Science is important to stimulate the human intellect (when taught and pondered properly) and to cure the ailments of the human condition. The human condition, or any life, is itself an ailment, a bad condition full of potential for countless kinds of maladies and pain, but as long as human beings live they should live with as little pain as possible – and this requires curing ailments of the body and mind. Science is required for that of the body and some of the mind. Modern medicine and knowledge curing or preventing pains of the body is self-evident but still necessary to mention perhaps simply for appreciation of its grand achievements. Science curing or aiding with the ailments of the mind can be seen in the psychological problems that manifest through imbalances or irregularities in the brain. Schizophrenia is not an existential condition of the mind but of the brain, and though anti-psychotics and other medications have at-times horrible side-effects, they do provide some relief of pain and in-general it seems that science is the cure for such afflictions – so medication may not be the answer but, for example, a ray may one day be developed which corrects the amount of dopamine released.
However, there are many problems of the mind and heart that science cannot solve without destroying the human condition – and in some sense that’s what it’s done. For if pain is produced by the consciousness of the loss of a loved one, or by one’s conscience how can science cure said problem if not by numbing or synthetically altering one’s consciousness? For there are only two ways consciousness can be altered: through chemical stimulation or alteration or by the consciousness itself going through a process of thought and arriving at a temporary conclusion. Science can only achieve the former, never the latter. It is the wisdom of philosophy and art, that is to say, the wisdom of the humanities and of humanity itself, that must be examined if solace and wisdom to be gained through ways that keep Man’s humanity intact.
Modern Capitalism emphasizes the egoism, baseness and selfishness that we see in today’s society, yes, but Capitalism goes hand-in-hand with the emphasis on material pleasures that technology seems eager to create; so we must confess that no matter how much we are enamored with the project of civilization, because we truly love humanity and civilization we must say when it has lost sight of its true glory and purpose. The best civilization on this Earth will not be and is not the one with the most iPods and everything coated in chrome, it is the one with the most compassionate and intelligent human beings, living richly and fully and utilizing their technology to help others rather than satisfy their own base desires. It is humanities’ hubris and desperation to appeal to others superficially rather than help them that has been the motivating factors of civilization primarily. The modern world has all the shine and glimmer of the sun when it comes to the progress made only in the last thirty years, yet all the vitality of a stump when it comes to human capacity to create and empathize with all living beings – a capacity which is innate in all (or at-least most) of mankind but has been both undernourished and deliberately staved off by right-wing propaganda that tells us to fear and hate rather than love.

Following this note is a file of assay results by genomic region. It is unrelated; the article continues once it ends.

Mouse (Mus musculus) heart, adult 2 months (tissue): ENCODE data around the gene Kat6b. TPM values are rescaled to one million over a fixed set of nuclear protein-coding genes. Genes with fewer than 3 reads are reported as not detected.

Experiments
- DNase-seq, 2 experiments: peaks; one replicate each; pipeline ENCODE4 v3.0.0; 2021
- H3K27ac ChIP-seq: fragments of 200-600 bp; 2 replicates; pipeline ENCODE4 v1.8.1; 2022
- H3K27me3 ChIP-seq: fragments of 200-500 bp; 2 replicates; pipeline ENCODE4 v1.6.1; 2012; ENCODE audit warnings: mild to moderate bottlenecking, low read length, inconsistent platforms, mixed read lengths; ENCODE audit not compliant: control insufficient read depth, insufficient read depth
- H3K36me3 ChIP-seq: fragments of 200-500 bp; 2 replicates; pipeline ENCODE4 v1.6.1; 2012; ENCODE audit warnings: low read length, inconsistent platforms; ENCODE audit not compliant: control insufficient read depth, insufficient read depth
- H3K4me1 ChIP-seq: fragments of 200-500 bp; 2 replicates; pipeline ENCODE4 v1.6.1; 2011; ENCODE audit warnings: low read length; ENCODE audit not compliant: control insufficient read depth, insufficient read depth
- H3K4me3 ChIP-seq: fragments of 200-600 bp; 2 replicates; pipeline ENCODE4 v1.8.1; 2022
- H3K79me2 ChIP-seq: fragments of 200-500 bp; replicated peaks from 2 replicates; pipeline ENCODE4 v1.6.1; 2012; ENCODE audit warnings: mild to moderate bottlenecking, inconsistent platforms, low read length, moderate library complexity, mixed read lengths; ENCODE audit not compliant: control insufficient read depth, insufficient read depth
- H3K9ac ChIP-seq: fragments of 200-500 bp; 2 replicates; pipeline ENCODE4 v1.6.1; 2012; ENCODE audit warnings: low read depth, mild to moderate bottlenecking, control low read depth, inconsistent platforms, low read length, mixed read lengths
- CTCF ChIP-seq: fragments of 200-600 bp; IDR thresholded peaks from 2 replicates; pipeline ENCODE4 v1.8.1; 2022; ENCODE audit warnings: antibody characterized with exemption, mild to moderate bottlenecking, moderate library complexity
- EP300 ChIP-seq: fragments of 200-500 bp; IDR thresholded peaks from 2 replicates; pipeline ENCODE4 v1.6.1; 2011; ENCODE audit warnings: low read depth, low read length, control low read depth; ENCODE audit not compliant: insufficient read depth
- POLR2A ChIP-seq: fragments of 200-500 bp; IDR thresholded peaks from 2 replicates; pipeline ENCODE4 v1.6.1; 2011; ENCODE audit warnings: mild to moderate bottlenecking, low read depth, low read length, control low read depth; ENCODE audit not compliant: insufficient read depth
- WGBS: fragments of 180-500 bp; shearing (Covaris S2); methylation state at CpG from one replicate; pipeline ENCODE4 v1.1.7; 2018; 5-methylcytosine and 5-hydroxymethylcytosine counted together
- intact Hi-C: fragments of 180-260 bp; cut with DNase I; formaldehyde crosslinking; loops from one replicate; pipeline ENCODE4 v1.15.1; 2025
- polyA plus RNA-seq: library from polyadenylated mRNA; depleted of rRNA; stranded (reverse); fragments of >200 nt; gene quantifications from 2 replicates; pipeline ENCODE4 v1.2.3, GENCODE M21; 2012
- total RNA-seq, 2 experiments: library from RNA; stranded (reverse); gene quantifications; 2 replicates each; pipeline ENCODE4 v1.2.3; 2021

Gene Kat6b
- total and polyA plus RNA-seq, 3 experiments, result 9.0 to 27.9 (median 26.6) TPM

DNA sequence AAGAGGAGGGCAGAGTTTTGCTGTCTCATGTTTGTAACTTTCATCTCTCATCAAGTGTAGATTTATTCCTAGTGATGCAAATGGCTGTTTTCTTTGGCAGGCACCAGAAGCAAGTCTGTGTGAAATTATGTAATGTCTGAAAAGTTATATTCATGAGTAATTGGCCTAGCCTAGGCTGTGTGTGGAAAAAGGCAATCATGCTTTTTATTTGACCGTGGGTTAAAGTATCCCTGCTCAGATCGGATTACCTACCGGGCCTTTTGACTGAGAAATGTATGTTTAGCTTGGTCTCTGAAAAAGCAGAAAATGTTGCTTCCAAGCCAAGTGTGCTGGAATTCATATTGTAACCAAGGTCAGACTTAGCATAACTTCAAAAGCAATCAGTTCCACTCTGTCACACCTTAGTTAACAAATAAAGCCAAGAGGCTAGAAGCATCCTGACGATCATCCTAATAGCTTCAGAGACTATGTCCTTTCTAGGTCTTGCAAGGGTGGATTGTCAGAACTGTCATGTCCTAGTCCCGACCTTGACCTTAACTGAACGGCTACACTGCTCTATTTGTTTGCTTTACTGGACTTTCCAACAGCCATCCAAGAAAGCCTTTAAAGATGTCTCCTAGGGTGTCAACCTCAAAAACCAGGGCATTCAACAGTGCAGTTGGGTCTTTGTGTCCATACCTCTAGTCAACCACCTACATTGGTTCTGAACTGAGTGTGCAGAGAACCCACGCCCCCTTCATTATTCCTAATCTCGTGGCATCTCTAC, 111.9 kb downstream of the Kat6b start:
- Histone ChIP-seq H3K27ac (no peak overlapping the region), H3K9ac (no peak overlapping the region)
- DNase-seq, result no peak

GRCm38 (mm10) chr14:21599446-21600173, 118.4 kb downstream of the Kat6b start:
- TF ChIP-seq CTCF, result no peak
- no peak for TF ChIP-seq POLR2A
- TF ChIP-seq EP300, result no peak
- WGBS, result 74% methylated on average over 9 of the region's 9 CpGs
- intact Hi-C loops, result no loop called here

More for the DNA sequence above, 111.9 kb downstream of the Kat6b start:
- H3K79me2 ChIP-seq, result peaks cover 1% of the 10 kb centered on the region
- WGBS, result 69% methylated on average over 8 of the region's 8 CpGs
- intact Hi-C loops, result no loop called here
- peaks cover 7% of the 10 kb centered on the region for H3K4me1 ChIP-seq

Though science can in theory properly (that is without deterioration of the nobler faculties) cure all of the bodily and some of the mental ailments of life it is only the good will and love of humanity that art produces that will cause people to use said science to cure the world of its ailments. This is seen in the fact that though we live in a world of bounty where medical data and tools are at a state never higher in human existence there are millions right now suffering needlessly due-to the construction of human society and the state of the contemporary human mind. A society based on the evils of market hierarchies and demand for satiation and egoism. And minds equally set on satiation of desire, sedation rather than elevation and egoism.
As long as Man is concerned with outer relations rather than the state of his own mind and the minds of others he nor others will never achieve lasting mental or societal peace. There will always be the discontentment of egoism and the societal ailments of hierarchical associations such as poverty, false or harmful political notions (e.g. patriotism, racial identity, bourgeois notions of success and value, etc.) and use of strict punishment and pain to coerce action and thought (e.g. our modern prison system and the sociological phenomenon of shaming those who do not conform to notions of how people are to be, behave or think) rather than the use of compassion, reasoning and resource to help those in need (physically or psychologically). This sentiment, love of humanity and lust for life, would come naturally to those who live in an egalitarian and truly advanced country, rather than one that is barbaric and hides its treachery through technology and degrees of superficial freedom (negative liberty).